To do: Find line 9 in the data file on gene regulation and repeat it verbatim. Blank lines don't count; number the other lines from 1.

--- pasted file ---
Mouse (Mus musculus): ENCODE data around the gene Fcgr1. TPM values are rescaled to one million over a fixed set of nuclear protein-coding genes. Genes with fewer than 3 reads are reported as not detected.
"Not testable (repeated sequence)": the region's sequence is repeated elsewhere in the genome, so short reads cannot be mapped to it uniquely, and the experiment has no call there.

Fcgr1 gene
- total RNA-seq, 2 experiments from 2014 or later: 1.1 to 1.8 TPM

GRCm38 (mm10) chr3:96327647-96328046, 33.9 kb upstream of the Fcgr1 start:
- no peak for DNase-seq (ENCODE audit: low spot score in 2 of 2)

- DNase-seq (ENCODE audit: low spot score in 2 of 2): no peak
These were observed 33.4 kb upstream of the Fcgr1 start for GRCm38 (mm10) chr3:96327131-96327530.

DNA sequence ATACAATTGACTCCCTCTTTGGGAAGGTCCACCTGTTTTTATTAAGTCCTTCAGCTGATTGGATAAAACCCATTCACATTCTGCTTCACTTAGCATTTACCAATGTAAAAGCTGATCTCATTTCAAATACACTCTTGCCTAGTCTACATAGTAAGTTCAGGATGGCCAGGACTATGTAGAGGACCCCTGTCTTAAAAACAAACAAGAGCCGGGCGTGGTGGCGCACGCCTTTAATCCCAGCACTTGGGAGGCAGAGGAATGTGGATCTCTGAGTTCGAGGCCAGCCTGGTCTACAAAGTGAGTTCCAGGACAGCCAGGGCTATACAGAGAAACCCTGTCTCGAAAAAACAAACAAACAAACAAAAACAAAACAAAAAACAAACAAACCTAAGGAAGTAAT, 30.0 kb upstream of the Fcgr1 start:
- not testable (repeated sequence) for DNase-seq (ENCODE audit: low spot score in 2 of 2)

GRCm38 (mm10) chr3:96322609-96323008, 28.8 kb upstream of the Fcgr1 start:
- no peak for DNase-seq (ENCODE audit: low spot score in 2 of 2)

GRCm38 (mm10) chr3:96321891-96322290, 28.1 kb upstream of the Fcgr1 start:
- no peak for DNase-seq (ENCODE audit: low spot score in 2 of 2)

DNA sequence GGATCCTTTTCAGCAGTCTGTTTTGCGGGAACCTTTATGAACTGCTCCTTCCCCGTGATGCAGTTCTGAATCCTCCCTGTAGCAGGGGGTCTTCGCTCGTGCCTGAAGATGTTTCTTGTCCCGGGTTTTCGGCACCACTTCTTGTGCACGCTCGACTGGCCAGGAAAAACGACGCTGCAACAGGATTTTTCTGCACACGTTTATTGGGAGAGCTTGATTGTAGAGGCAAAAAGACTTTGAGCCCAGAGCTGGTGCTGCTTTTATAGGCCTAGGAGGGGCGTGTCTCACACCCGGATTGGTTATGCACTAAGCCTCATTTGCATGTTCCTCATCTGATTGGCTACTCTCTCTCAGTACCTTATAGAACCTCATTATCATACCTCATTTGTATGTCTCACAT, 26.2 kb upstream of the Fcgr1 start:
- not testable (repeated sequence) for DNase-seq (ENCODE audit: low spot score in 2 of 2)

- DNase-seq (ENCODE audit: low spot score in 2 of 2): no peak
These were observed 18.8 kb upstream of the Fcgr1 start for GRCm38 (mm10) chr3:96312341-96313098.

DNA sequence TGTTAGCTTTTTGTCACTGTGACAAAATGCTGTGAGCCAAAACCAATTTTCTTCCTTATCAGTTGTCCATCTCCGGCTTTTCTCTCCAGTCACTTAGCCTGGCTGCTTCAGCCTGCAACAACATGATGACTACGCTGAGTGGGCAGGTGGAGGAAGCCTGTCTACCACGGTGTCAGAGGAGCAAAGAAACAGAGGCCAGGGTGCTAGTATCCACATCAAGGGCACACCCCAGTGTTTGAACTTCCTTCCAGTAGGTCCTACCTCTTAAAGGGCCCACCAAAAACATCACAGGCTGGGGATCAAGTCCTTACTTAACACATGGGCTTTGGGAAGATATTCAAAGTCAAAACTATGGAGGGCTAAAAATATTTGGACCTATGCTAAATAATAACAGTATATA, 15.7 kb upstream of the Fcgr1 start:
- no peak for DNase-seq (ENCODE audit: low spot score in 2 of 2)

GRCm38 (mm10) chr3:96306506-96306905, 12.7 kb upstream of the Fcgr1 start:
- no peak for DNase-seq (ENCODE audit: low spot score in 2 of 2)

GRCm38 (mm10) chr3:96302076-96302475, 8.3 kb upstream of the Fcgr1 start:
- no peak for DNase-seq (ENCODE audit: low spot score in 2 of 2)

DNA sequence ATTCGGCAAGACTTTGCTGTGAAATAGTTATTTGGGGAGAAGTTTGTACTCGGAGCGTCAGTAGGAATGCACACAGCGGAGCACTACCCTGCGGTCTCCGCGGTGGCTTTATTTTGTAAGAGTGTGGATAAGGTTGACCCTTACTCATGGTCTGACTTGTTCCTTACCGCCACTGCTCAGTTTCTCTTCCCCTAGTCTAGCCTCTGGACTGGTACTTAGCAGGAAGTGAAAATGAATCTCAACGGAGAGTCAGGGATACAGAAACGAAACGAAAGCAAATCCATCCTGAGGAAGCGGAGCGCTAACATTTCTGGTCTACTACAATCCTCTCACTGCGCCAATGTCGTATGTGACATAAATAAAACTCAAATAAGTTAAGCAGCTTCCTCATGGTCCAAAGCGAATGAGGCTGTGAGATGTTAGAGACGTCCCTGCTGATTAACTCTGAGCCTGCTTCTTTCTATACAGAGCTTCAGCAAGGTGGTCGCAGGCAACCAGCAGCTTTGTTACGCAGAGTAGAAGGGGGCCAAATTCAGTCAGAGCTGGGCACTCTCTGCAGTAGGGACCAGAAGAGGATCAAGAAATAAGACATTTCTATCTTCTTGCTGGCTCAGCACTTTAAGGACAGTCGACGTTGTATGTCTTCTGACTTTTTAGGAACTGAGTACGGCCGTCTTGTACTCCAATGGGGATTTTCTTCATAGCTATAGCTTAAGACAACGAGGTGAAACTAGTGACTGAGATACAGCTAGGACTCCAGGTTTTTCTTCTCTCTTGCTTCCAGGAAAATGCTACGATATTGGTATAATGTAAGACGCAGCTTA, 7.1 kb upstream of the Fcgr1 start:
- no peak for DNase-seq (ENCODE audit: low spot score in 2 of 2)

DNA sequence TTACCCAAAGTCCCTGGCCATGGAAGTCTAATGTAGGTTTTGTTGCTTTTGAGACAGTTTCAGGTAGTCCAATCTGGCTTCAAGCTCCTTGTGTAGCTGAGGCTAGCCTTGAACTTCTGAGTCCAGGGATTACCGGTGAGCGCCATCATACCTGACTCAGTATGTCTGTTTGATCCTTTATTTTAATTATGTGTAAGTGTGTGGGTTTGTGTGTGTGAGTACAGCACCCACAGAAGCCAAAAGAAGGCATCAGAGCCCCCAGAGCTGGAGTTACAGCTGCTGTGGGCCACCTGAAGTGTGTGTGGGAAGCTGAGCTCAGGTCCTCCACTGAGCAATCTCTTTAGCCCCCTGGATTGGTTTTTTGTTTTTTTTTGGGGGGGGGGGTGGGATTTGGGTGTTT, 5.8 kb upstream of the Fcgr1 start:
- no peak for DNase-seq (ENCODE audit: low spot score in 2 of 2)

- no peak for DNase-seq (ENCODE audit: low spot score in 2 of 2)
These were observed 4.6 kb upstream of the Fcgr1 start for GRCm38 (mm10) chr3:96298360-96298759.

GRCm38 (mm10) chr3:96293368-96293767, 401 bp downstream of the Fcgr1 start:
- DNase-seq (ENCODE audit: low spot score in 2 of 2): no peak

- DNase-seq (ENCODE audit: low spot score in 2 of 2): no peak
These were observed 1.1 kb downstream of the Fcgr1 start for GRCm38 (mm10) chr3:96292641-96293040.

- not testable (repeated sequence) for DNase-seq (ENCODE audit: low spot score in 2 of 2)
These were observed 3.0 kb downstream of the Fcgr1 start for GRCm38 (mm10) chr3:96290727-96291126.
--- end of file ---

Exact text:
DNA sequence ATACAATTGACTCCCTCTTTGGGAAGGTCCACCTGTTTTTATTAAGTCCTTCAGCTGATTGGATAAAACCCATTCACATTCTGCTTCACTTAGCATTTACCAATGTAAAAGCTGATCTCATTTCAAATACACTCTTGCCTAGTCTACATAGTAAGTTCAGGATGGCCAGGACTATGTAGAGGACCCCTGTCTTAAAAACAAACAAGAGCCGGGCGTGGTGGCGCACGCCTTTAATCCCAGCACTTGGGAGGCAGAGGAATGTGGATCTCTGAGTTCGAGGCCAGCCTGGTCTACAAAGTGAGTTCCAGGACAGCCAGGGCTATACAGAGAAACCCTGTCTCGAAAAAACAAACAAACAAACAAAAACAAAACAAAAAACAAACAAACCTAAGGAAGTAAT, 30.0 kb upstream of the Fcgr1 start: